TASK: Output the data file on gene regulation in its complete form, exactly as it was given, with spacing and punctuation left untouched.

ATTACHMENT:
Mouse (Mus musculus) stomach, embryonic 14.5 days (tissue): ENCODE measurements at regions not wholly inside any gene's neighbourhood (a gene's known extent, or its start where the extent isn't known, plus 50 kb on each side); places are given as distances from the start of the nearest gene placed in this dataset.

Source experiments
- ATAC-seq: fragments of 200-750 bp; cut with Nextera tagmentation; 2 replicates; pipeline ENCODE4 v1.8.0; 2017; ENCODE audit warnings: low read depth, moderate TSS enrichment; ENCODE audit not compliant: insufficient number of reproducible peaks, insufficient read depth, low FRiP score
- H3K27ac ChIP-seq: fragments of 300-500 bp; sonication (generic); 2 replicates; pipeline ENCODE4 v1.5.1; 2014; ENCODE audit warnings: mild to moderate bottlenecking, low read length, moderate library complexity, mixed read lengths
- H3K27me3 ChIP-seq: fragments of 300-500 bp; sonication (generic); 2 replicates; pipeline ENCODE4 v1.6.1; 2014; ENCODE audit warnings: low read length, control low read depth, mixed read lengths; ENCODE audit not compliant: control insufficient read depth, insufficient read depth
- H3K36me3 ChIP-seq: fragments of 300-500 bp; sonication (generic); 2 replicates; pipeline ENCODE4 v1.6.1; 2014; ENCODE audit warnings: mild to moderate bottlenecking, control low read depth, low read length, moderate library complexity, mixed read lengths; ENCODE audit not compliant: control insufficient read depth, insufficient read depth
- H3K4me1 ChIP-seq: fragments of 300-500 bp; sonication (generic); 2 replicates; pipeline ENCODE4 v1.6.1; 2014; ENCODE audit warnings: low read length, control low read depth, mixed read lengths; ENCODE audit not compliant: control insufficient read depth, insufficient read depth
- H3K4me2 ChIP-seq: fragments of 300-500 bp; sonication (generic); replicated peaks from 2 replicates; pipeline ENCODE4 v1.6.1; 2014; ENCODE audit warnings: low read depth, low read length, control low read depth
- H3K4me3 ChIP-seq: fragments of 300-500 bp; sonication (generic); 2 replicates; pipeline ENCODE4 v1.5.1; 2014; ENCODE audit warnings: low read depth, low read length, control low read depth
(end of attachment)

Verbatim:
Mouse (Mus musculus) stomach, embryonic 14.5 days (tissue): ENCODE measurements at regions not wholly inside any gene's neighbourhood (a gene's known extent, or its start where the extent isn't known, plus 50 kb on each side); places are given as distances from the start of the nearest gene placed in this dataset.

Source experiments
- ATAC-seq: fragments of 200-750 bp; cut with Nextera tagmentation; 2 replicates; pipeline ENCODE4 v1.8.0; 2017; ENCODE audit warnings: low read depth, moderate TSS enrichment; ENCODE audit not compliant: insufficient number of reproducible peaks, insufficient read depth, low FRiP score
- H3K27ac ChIP-seq: fragments of 300-500 bp; sonication (generic); 2 replicates; pipeline ENCODE4 v1.5.1; 2014; ENCODE audit warnings: mild to moderate bottlenecking, low read length, moderate library complexity, mixed read lengths
- H3K27me3 ChIP-seq: fragments of 300-500 bp; sonication (generic); 2 replicates; pipeline ENCODE4 v1.6.1; 2014; ENCODE audit warnings: low read length, control low read depth, mixed read lengths; ENCODE audit not compliant: control insufficient read depth, insufficient read depth
- H3K36me3 ChIP-seq: fragments of 300-500 bp; sonication (generic); 2 replicates; pipeline ENCODE4 v1.6.1; 2014; ENCODE audit warnings: mild to moderate bottlenecking, control low read depth, low read length, moderate library complexity, mixed read lengths; ENCODE audit not compliant: control insufficient read depth, insufficient read depth
- H3K4me1 ChIP-seq: fragments of 300-500 bp; sonication (generic); 2 replicates; pipeline ENCODE4 v1.6.1; 2014; ENCODE audit warnings: low read length, control low read depth, mixed read lengths; ENCODE audit not compliant: control insufficient read depth, insufficient read depth
- H3K4me2 ChIP-seq: fragments of 300-500 bp; sonication (generic); replicated peaks from 2 replicates; pipeline ENCODE4 v1.6.1; 2014; ENCODE audit warnings: low read depth, low read length, control low read depth
- H3K4me3 ChIP-seq: fragments of 300-500 bp; sonication (generic); 2 replicates; pipeline ENCODE4 v1.5.1; 2014; ENCODE audit warnings: low read depth, low read length, control low read depth